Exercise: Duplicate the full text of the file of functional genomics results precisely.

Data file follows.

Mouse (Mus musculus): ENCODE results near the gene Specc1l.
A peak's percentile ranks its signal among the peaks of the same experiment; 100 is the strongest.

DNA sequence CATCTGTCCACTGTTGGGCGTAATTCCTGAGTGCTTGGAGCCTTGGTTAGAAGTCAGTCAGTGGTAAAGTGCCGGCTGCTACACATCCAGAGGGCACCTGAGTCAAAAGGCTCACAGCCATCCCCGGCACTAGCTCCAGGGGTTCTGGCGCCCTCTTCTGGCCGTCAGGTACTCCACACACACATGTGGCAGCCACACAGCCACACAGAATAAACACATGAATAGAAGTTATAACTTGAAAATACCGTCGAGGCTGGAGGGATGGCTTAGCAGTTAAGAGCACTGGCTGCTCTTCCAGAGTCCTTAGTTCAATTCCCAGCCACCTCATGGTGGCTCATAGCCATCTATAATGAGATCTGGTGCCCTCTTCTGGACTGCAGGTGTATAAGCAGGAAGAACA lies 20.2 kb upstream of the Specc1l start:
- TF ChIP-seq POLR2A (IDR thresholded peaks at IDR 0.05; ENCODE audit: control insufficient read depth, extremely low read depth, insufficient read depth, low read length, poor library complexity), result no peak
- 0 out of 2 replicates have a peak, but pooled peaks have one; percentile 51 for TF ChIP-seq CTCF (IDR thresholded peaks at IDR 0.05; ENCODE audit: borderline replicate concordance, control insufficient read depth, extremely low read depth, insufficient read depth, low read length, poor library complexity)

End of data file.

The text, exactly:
Mouse (Mus musculus): ENCODE results near the gene Specc1l.
A peak's percentile ranks its signal among the peaks of the same experiment; 100 is the strongest.

DNA sequence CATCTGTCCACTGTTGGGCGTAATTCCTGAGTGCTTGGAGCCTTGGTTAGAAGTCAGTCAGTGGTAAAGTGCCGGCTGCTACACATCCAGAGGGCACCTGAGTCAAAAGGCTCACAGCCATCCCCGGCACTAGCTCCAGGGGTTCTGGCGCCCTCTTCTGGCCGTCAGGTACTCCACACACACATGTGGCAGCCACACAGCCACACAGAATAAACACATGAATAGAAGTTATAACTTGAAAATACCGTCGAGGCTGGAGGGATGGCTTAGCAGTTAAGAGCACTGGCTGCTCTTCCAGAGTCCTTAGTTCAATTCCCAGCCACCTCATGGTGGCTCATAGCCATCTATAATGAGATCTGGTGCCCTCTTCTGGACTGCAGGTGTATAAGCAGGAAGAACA lies 20.2 kb upstream of the Specc1l start:
- TF ChIP-seq POLR2A (IDR thresholded peaks at IDR 0.05; ENCODE audit: control insufficient read depth, extremely low read depth, insufficient read depth, low read length, poor library complexity), result no peak
- 0 out of 2 replicates have a peak, but pooled peaks have one; percentile 51 for TF ChIP-seq CTCF (IDR thresholded peaks at IDR 0.05; ENCODE audit: borderline replicate concordance, control insufficient read depth, extremely low read depth, insufficient read depth, low read length, poor library complexity)